Virtual reality is going to be big. Industry estimates suggest that nearly 10 million virtual reality units will be sold this year. 10 million is not a small number but it is bound to even get bigger next year and the year after that more so with the arrival of devices “made for VR” thanks to Google’s Daydream.

For now, though, there are few options when it comes to exploring the virtual world using our mobile devices. The most widely available solutions include Samsung’s Gear VR headset and the $15 Google Cardboard. The likes of Alcatel are further contributing to the space by providing free cheap headsets for use with their devices.

What is drawing users to mobile VR headsets like the Samsung Gear VR I have been using for the last one month over other pieces of hardware that can be used to simulate virtual environments is the portability and, mainly, the cost.

Devices like the PlayStation VR, the Oculus VR and the HTC Vive are not exactly what you’d call portable. I have used both the Oculus VR and the HTC Vive and while they are of excellent quality and definitely what every hard core gamer and geek will likely settle for, they don’t come cheap. The HTC Vive, for instance, costs $800 and you will either need to find other pieces of hardware like a capable computer for a similar amount or more, again. Not exactly the kind of cash that one has lying around just like that.

Before VR gets to that point where the ordinary consumer can spend that much, there is an easy place to start. On what everyone has and is using: smartphones.

On smartphones right now, Samsung’s Gear VR headset is the most compelling hardware available.


In the box

One gets a warranty card, a user manual (very important in this case unlike the phone manuals which you never bother to go through), a front cover, straps and the Gear VR itself.



Setting up

In order to use the Gear VR, as already stated, one needs one of Samsung’s recent premium smartphones: the Galaxy Note 5, the Galaxy S6, S6 Edge and S6 Edge+ and the Galaxy S7 and S7 Edge.

The setup process is easy. Once the straps are in place, slot in the device using the device holders on the left and right and get started.


An onscreen walkthrough makes sure you are informed of the basics – like, for instance, that you should take periodic breaks and you shouldn’t let minors handle the equipment and so on and so on – then you are good to go.


For the Gear VR, I have used, interchangeably, a Samsung Galaxy S6, a Samsung Galaxy S7 and a Samsung Galaxy S7 Edge to test it. As you can note, that’s all Samsung premium hardware.

That is one of the Gear VR’s biggest downsides. That it can only work with a few select high-end Samsung smartphones is its biggest letdown. Then again, there are standards if the quality of VR is to be maintained. The compatible devices have the desired high-resolution displays and other hardware capable of delivering an uncompromised virtual reality experience.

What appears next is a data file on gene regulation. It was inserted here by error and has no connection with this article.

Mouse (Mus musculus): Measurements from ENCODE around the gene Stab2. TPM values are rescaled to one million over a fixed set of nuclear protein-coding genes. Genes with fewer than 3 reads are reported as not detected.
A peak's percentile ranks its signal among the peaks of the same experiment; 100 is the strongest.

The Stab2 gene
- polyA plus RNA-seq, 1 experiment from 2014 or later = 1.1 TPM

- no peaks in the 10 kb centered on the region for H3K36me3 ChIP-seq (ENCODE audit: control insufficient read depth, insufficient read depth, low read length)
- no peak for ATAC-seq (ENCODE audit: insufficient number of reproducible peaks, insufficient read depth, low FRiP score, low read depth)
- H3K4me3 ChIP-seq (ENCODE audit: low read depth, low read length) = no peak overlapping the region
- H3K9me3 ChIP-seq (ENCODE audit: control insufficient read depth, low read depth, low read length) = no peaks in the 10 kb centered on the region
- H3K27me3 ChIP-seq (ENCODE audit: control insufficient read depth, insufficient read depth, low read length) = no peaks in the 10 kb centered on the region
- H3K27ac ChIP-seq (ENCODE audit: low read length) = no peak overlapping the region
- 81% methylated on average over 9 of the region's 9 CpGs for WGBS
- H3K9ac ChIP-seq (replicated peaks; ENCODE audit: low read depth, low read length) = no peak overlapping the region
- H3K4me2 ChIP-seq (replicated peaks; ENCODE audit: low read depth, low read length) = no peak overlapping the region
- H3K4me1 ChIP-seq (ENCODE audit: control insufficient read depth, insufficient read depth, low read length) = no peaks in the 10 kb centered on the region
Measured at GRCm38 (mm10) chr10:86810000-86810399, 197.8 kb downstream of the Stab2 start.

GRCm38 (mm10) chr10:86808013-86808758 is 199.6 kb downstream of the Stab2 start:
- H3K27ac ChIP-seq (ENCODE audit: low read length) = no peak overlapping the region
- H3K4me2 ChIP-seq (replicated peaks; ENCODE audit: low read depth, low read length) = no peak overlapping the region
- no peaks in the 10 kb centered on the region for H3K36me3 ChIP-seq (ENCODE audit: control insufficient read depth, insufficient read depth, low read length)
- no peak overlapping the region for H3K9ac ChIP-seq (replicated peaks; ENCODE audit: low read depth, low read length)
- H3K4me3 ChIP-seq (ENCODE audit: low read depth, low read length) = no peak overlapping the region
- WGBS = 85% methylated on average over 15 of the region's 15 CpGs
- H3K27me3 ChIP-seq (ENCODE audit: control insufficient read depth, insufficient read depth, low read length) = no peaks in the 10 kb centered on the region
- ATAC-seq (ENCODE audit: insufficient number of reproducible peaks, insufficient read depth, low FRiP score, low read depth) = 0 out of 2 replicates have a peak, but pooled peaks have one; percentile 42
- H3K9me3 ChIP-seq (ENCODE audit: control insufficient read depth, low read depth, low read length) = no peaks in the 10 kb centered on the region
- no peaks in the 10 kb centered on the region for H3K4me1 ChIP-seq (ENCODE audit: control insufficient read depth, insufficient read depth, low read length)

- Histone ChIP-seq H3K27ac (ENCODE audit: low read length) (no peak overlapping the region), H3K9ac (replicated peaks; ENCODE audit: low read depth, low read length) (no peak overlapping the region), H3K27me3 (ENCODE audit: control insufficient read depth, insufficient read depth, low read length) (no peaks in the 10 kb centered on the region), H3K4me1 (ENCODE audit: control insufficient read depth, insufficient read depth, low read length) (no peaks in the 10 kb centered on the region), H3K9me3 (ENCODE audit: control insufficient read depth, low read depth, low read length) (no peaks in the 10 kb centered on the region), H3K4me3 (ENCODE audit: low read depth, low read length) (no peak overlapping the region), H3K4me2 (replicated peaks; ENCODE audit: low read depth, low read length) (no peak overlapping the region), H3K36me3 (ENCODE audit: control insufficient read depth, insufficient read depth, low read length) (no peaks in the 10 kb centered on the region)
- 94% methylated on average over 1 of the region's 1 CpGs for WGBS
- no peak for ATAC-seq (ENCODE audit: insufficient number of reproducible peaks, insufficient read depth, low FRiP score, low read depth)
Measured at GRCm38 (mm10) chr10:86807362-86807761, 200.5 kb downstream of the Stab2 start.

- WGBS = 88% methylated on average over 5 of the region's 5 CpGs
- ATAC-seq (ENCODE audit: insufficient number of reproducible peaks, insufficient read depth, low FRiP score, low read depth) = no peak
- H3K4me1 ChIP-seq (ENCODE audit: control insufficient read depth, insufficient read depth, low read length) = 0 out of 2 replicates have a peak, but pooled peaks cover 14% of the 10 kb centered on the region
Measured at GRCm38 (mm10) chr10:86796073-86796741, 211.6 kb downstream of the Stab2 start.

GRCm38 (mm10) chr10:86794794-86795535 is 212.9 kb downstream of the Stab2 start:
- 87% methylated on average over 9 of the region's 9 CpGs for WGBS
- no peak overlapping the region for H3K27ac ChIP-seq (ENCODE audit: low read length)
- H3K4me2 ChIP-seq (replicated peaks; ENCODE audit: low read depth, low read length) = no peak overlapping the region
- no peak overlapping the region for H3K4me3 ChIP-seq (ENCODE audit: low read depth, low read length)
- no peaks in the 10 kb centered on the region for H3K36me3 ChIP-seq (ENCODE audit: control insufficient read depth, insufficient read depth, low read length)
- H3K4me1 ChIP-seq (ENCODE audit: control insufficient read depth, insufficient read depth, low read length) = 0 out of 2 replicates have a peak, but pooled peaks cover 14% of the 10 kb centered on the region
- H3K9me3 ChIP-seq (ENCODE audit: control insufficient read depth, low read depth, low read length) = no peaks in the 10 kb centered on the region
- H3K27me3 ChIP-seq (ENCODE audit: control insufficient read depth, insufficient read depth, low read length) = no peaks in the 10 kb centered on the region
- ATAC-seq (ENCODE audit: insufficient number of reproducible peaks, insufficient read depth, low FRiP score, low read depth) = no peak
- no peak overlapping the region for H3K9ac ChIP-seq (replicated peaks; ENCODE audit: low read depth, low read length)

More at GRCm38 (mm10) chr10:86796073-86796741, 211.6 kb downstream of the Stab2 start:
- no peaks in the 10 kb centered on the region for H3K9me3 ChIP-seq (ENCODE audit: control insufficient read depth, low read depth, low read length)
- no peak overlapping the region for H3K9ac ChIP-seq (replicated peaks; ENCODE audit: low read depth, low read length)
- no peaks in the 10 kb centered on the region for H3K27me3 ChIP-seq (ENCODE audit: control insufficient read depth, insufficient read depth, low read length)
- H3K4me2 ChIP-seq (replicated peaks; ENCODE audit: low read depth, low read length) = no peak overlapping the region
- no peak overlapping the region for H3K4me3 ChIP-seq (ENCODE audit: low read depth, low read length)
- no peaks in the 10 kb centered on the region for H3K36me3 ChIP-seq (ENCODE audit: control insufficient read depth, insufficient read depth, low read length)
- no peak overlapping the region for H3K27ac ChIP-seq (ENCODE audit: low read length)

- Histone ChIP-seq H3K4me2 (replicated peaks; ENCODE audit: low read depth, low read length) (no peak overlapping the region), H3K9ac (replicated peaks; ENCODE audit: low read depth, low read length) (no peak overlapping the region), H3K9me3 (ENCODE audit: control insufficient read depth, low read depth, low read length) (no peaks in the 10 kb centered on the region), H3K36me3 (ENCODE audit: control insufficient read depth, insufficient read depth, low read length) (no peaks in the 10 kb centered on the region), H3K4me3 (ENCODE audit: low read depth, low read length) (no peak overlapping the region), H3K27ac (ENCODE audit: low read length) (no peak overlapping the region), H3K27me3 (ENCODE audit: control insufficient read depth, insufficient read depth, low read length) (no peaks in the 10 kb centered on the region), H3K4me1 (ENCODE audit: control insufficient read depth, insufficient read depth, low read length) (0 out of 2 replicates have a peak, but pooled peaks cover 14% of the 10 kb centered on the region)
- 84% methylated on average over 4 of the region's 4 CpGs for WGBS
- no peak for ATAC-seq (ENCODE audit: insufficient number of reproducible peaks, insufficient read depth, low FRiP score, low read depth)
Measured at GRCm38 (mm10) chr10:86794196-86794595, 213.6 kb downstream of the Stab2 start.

Even with the Quad HD displays on the Galaxy S6, S7 and S7 Edge, one still has to take breaks in between interactions with the Gear VR. And the display is not at all crisp but one can adjust it using the focus adjustment wheel to make things bearable but still…


As I would later learn, some virtual reality apps and games like Temple Run VR, for instance, are better enjoyed using game pads The Gear VR does not have an official game pad (though that should be coming soon) but you can find some that work. It’s not a big deal but it is something that would be convenient.

The other thing one may need depending on where they spend their time acting like a zombie immersed in another world is headphones. When I first interacted with the Gear VR early in the year, I had the head gear paired with Samsung’s Level Over headphones. During the last one month, I have paired the devices I have tested the Gear VR on with the Gear Circle, Samsung’s Bluetooth earbuds. Since sound output from the Gear VR can be quite loud – and you need it loud to urge you on when you’re fully immersed – these provide the perfect escape and make sure you’re not interfering with those around you.


Navigating the virtual world without a controller of any sort means constantly tapping the touchpad on the right side of the Gear VR repeatedly when doing things that require full interaction. I found myself doing this when turning left or right in Temple Run VR and swiping up when jumping ditches in the same game to avoid being eaten up by the infamous temple monkeys. That can get tiring over time. The same is the case with the back button located on top of the touchpad.


Virtual reality content – apps and games – can be downloaded from the Oculus Store which comes preloaded in all the supported Samsung devices.

The Gear VR’s biggest problem as I found out is not in the hardware (even though something can still be done about the display’s density). It’s in the software. The content available for the platform.

There isn’t much to pick from. This is understandable since mobile VR is still in its nascent stages but it is frustrating. And when you find the really good games, they cost quite a lot. You may have to spend between $7 and $10 for some nice VR apps (each). Even more, if you factor in the in-app purchases.

Regardless of the Gear VR’s individual platform shortcomings, nothing compares to the VR experience

That notwithstanding, I was still able to enjoy every moment of my interaction with the Gear VR. This is important because thanks to my long interaction with the same device previously and other VR devices as already highlighted, I was able to get past the wow factor of virtual reality, the bit where everything in the immersive surroundings surprises you, and get to see more of its ins and outs. Even then, I was still mindblown by the much that can be explored virtually.

There are apps and services we use on a daily basis or we’ve used before that have tapped the power of the virtual world and 360-degree content that consuming them on the Gear VR is most likely one of the things most people will do. For instance, you can take a peek at what’s new on Netflix using the Gear VR complete with a living room or movie theatre experience depending on what you prefer. Or you can just sign in to your Facebook account and enjoy 360-degree content like the popular Game of Thrones opening sequence or the sweeping view of the Dubai International Airport’s Terminal 3 hub with Emirates Airline’s Airbus A380 fleet parked neatly in the background.